Kaartvedt distinguished between drifting and resident plankton and hypothesized that the latter were distinguished by their ability to maintain their horizontal position in desired habitats (Kaartvedt, 1993). In this study, we examined the population genetic consequences of these two lifestyles for copepods in four fjords of western Norway (Lurefjorden, Masfjorden, Sognefjorden and Sorfjorden) and one fjord in eastern Norway (Oslofjorden). Based on DNA sequence variation of a region of mitochondrial 16S rRNA, we contrasted population genetic diversity and structure in drifting populations of Calanus spp. with that of resident populations of Acartia clausi. With the exception of Sorfjorden (where Calanus spp. were rare), two or three species of Calanus co-occurred in significantly different proportions in the fjords. Based on a 350 base-pair region of mitochondrial 16S rRNA, Calanus spp. varied in molecular genetic diversity, with the highest values for C. helgolandicus. There was no evidence of significant genetic structure of fjord populations for either C.finmarchicus or C.helgolandicus; the population structure of C. glacialis could not be evaluated as the species was only abundant in Lurefjorden. Acartia clausi was abundant in all five fjords sampled for this study. Molecular genetic diversity of A.clausi, based on a 220 bp region of mt 16S rRNA, was within the range of Calanus spp. values. Populations of A.clausi showed significant genetic structure (i.e. haplotype frequencies differed markedly) among the fjords. The results of this study indicated that little exchange (gene flow) occurs between populations of A.clausi in different fjords, and suggested that the populations are long-term residents of a fjord. In contrast, most Calanus spp. fjord populations may be replaced periodically, as they drift with currents flowing to and from coastal and fjord environments.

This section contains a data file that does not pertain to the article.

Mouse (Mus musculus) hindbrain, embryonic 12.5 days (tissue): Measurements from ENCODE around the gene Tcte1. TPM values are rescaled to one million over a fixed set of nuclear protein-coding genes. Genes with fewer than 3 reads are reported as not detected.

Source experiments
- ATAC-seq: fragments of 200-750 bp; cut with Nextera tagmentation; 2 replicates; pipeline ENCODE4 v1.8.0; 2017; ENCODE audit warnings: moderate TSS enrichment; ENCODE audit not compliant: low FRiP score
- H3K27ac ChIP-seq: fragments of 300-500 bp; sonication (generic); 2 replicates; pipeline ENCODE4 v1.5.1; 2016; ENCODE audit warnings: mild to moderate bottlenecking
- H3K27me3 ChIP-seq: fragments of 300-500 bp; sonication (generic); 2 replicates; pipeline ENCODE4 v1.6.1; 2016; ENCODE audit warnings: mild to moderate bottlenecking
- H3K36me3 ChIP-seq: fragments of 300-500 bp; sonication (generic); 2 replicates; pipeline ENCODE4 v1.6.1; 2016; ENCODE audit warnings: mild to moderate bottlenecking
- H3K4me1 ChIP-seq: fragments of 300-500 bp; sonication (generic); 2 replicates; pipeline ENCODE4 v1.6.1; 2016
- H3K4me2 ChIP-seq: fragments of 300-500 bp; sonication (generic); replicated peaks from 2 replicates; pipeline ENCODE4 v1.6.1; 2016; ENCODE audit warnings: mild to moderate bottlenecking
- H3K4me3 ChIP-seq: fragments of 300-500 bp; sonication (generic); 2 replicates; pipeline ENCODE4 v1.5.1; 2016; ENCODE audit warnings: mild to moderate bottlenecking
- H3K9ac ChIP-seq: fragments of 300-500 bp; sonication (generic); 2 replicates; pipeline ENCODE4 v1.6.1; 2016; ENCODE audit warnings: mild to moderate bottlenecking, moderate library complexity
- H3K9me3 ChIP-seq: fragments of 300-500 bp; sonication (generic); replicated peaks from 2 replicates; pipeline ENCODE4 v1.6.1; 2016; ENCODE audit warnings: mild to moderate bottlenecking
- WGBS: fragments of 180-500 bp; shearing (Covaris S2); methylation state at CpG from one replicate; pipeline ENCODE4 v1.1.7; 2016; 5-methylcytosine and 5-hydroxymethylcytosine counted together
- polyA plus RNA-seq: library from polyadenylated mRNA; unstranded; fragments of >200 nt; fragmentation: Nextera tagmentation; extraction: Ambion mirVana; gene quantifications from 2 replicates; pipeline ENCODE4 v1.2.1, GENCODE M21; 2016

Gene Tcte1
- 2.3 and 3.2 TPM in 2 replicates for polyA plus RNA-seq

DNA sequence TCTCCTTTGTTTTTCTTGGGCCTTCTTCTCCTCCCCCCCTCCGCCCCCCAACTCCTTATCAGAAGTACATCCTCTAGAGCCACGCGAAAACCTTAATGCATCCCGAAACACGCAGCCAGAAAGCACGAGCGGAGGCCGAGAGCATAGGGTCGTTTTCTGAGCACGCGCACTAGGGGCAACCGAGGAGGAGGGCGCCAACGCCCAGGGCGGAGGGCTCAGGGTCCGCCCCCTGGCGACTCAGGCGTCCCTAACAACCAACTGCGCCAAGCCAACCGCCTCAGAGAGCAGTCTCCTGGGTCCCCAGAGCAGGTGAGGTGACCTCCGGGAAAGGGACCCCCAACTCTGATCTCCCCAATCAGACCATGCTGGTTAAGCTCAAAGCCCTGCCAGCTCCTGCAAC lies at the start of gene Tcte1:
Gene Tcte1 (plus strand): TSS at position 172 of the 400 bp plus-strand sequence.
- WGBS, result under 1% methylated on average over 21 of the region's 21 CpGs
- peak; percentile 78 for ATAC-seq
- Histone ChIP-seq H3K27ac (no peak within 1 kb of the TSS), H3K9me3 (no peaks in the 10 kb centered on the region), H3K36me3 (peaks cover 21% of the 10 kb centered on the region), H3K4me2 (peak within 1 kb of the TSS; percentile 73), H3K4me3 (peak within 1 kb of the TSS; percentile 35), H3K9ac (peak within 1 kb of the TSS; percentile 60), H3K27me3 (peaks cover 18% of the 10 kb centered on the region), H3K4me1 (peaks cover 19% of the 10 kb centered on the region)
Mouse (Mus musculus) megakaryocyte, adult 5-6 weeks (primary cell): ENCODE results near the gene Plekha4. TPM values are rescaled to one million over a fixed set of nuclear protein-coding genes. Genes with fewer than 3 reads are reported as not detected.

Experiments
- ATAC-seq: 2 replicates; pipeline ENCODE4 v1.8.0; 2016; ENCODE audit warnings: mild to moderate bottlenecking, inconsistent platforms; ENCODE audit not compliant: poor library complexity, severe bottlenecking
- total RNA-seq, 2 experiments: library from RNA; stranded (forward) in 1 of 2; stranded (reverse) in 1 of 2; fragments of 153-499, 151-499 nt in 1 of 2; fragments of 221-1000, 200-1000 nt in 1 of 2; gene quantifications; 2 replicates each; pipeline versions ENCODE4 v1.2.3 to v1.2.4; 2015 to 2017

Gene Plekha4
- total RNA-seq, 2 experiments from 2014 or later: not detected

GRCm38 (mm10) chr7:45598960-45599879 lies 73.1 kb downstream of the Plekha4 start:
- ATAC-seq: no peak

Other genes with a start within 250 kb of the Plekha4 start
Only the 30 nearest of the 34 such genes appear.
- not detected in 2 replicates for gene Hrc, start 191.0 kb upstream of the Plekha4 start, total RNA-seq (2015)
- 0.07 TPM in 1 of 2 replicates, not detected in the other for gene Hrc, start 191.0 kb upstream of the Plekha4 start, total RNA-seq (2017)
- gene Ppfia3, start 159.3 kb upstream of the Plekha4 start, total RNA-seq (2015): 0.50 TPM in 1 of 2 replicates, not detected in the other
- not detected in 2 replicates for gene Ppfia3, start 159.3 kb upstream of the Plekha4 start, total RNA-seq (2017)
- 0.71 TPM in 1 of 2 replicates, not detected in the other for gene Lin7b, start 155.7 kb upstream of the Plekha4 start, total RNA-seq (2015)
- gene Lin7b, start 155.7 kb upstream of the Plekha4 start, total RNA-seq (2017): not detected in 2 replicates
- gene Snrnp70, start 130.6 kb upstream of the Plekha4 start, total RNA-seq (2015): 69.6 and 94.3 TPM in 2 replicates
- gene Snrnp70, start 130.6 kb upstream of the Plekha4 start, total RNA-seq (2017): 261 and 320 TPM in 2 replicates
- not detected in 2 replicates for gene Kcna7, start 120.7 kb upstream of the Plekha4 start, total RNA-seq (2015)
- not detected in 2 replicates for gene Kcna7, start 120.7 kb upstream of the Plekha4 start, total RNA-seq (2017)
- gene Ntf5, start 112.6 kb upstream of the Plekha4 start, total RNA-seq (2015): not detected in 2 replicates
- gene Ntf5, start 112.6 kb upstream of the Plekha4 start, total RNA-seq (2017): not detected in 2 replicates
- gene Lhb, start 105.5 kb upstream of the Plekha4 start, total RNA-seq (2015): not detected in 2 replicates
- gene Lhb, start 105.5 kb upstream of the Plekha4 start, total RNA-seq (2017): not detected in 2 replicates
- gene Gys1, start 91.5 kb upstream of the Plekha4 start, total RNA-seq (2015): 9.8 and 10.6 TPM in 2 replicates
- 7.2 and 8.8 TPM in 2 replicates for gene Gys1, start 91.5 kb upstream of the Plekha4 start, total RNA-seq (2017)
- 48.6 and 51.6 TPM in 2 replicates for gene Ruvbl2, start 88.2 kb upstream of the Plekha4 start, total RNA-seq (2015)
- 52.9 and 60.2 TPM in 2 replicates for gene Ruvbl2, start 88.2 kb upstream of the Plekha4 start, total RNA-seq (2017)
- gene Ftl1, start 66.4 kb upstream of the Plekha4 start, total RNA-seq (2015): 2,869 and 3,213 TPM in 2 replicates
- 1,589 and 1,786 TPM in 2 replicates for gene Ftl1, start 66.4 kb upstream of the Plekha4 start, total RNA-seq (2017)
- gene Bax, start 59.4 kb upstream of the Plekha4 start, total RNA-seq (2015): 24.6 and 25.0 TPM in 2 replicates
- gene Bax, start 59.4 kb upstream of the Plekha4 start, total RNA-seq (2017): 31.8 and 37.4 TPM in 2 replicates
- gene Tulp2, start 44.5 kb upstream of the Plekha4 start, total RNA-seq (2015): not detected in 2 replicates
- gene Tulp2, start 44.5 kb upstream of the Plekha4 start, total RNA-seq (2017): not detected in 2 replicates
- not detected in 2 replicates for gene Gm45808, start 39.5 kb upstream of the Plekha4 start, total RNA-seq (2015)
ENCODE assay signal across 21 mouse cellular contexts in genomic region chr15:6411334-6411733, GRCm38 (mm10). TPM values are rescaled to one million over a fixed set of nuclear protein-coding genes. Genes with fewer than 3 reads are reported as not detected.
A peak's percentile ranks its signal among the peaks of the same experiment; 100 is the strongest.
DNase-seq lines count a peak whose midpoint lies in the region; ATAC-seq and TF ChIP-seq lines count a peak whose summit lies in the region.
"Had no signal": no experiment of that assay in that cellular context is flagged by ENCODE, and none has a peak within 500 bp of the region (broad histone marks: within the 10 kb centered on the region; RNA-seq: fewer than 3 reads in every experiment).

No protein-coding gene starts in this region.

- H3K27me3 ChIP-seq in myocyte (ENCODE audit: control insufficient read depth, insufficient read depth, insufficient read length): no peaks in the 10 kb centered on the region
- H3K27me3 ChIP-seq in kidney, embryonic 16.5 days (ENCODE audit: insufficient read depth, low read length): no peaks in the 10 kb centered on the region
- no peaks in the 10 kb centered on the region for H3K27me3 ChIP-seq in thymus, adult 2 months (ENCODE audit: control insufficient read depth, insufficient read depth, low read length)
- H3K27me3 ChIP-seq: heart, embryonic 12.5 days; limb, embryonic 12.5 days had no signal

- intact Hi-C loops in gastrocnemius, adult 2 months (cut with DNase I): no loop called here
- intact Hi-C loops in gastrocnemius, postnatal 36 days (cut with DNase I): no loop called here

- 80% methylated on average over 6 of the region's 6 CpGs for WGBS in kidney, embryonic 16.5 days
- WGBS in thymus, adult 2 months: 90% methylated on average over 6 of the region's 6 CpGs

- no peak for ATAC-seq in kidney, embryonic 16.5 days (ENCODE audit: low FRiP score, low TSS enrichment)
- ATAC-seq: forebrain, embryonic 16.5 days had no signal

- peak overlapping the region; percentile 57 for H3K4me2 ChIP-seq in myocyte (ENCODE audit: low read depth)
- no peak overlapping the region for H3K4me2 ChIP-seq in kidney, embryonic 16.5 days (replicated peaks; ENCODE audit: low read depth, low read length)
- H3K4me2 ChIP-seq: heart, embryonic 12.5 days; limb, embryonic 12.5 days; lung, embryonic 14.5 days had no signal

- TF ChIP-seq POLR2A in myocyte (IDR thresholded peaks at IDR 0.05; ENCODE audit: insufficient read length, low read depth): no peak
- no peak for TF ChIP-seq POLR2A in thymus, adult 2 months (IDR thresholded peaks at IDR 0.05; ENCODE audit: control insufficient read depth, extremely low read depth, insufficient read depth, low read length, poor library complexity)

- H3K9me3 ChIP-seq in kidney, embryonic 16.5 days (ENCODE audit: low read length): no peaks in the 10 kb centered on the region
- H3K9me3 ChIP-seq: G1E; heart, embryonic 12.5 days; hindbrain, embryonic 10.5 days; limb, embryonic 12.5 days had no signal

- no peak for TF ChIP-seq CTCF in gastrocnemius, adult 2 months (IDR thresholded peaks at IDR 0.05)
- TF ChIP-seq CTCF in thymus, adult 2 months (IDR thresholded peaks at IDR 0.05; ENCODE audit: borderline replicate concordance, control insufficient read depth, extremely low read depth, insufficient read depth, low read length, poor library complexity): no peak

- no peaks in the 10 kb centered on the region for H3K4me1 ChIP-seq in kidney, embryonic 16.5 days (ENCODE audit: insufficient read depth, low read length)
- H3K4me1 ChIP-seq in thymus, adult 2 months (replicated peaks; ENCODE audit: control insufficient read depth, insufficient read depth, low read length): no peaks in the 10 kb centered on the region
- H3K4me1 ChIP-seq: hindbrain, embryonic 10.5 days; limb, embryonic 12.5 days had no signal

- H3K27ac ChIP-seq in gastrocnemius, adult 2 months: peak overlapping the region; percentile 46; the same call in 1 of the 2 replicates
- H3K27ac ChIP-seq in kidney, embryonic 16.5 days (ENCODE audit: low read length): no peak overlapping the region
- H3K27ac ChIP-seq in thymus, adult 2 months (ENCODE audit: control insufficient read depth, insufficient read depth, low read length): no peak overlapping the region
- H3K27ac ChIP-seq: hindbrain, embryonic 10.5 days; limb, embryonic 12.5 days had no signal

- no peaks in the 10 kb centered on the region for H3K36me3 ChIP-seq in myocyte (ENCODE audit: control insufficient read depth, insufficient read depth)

|Original language||English (US)|
|Number of pages||15|
|Journal||Journal of Plankton Research|
|State||Published - Jul 1 2000|
ASJC Scopus subject areas
- Ecology, Evolution, Behavior and Systematics
- Aquatic Science